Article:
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What Should Freelancers Tweet About?

This post is part of a series called Twitter for Freelancers.
How To Set Up Your Twitter Profile
Twitter: To Schedule or Not To Schedule?

To keep your Twitter account active and your followers engaged, you need to send out several tweets a day. A mere 140 characters sounds easy enough to write. That is, until you have to do it daily, over and over again.

In this article, I'll provide a framework for what freelancers should Tweet about, and ask thought-provoking questions to help you create your own freelancer Twitter editorial.

I'm not providing a "one Tweeter strategy fits all freelancers" solution for one simple reason: There's no right answer for choosing what to Tweet about. Every freelance business is different, and it's a matter of what works for you, your business and, most importantly, your clients.

How to #Fail on Twitter

While there's no simple answer for what to Tweet about, there's a very easy answer for what to avoid tweeting about.

Twitter is not an advertising platform. It’s a social network, meaning that it’s about conversation and sharing.

Stomp out from your mind any idea you have of Twitter as an advertising broadcaster.

Twitter is not an advertising platform. It's a social network, meaning that it's about conversation and sharing.

I'm not saying to get away from using Twitter to promote your services. That's exactly why you should be on Twitter. Rather, don't use Twitter to shout about yourself and what you do. The equivalent in real life would be turning up to a networking event or cocktail party with a megaphone, and shouting "Please hire me!" or "Check out my business card!" or "Visit my website now!". You'd certainly be ignored, and you'd probably get thrown out.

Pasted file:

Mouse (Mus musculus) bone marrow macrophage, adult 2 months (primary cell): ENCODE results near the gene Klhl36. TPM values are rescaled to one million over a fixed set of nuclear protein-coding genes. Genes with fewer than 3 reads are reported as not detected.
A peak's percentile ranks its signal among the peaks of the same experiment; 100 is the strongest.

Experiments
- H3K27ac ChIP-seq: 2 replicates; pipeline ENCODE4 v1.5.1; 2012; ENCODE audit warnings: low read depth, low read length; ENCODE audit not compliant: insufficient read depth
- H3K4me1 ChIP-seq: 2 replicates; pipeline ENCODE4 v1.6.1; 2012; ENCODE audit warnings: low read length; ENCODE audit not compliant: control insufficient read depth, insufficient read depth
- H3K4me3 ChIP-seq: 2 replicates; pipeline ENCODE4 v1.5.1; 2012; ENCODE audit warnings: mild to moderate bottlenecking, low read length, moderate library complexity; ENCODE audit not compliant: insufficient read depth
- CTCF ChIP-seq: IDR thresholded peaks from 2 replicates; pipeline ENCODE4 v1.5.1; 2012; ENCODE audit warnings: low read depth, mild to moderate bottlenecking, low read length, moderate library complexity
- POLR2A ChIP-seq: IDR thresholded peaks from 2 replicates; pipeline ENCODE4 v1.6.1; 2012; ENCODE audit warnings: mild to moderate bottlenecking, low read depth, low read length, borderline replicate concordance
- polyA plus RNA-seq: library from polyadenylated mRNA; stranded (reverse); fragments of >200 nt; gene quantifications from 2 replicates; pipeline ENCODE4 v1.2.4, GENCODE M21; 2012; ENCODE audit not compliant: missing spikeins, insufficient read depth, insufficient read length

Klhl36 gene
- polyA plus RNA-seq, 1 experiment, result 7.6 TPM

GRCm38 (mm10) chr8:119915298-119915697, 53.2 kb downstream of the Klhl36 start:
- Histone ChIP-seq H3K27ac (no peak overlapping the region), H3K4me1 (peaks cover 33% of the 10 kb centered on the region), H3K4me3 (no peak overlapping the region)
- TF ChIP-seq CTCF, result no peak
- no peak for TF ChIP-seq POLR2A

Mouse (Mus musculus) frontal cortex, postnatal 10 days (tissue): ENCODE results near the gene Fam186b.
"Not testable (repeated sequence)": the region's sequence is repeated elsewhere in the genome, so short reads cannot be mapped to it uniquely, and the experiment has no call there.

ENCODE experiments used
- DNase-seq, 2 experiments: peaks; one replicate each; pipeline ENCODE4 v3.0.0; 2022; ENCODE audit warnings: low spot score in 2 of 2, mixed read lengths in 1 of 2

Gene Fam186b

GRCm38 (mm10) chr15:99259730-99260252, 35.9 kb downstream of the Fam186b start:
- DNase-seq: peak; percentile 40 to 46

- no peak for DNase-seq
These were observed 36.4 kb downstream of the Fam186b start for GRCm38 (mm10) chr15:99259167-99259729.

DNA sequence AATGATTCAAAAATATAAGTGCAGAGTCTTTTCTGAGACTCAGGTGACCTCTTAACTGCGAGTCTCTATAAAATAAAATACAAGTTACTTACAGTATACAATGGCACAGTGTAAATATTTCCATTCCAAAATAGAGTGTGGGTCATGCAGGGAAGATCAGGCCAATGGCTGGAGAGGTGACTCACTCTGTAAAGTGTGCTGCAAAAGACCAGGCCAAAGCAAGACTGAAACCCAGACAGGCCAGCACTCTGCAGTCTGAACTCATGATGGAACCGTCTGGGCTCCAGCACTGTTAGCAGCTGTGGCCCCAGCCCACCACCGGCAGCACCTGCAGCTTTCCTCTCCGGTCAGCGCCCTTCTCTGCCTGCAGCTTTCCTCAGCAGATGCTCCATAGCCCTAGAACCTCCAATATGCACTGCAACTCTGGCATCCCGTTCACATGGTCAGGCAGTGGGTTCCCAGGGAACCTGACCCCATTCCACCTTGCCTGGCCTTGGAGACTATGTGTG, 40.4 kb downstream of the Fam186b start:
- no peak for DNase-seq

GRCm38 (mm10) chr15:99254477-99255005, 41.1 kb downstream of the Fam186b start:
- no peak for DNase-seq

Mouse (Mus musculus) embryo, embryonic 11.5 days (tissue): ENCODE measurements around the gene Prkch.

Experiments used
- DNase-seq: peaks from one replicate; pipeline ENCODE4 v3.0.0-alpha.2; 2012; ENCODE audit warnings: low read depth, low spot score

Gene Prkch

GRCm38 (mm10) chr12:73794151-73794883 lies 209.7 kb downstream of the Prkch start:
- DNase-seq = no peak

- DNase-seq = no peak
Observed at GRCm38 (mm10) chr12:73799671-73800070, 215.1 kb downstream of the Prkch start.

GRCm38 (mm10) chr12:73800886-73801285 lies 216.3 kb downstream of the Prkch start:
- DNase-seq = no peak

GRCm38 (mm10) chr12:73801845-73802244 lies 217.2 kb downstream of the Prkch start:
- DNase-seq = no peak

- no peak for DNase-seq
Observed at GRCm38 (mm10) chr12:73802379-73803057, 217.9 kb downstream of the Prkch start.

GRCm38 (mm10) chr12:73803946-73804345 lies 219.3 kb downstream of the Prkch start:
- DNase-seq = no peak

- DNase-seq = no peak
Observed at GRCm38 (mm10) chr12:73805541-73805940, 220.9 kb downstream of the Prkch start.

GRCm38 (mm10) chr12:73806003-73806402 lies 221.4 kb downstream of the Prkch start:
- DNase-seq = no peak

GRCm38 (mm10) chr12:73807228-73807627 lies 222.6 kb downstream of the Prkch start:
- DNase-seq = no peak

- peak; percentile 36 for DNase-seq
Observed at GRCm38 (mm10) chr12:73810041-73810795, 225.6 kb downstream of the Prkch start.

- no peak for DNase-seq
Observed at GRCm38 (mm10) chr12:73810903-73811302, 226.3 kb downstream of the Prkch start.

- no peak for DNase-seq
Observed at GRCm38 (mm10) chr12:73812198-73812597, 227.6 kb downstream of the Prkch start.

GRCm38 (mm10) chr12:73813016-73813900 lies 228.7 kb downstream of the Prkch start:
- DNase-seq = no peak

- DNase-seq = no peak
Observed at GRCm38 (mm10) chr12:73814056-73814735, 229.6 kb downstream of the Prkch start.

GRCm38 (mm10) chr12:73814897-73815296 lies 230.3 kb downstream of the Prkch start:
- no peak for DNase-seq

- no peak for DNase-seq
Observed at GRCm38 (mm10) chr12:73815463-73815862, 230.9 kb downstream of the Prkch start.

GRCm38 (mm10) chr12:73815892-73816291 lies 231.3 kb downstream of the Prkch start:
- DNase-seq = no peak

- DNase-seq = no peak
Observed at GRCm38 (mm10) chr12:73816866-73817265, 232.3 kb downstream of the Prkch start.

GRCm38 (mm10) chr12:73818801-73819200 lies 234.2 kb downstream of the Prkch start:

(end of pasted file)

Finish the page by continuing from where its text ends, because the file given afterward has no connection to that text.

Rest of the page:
Just like a skilled conversationalist, talk more about others than yourself. A good ratio to keep in mind is that for every ten updates you post, nine should be about your audience, and one about you.

Use Twitter as a place to meet new people, and take an interest in them. A few of them may become your clients. Most of them won't. That's the way it works.

What Are Your Twitter Aims?

Before you decide what you will Tweet about, you need to figure out why you are on Twitter. I'll assume your reasons for being on Twitter are one - or all - of the following. As a freelancer, you're on Twitter to:

  • Discover and connect with potential clients.
  • Develop professional friendships with potential clients.
  • Boost brand recognition of your personal brand or freelance business.
  • Demonstrate your expertise and build a name for yourself.
  • Show you're trustworthy and reliable.
  • Share your passions and what matters to you.
  • Get hired.

All of these are great reasons to use Twitter, and all of them provide a firm foundation for deciding what to Tweet about. Do Twitter right, and you'll build a name for yourself in your niche. Twitter is your opportunity to show you know what you're talking about, and so be taken seriously by clients.

Tweet about the right things, and you're more likely to be followed, retweeted and hired.

Know Your Ideal Clients

As well as knowing why you're tweeting, you also need to know who you're tweeting to. That means deciding your freelance niche, and who your ideal clients are, if you haven't done so already.

When you know this, you can target your tweets to the people you'd like to hire you. That makes it much easier to decide what to Tweet about.

Don't panic if you're still working out who your ideal clients are. In my freelance career, I've only discovered who my ideal clients are through experience. Working on a range of different projects, I realized the types of work I enjoy, and the types I'd rather avoid. If this sounds like you, you can base your Tweets on your passions and interests. Doing this, you have a good chance of attracting people who will be a good fit for your services.

When you're using Twitter for marketing, your aim is to make your Tweets about your target audience, rather than about yourself. To do this, you must answer questions like:

  • What are their needs?
  • What questions do they have?
  • What would they like to know how to do?
  • What are their problems and pain-points (especially those you can help them to solve)?

Once you know the answer to these questions, you'll have a good idea of what you should be tweeting about.

Your Twitter Arsenal

Now that you've decided why you're tweeting, and who you're tweeting to, you can start stockpiling for your Twitter arsenal. You can use all the following types of tweets to build up your Tweet store.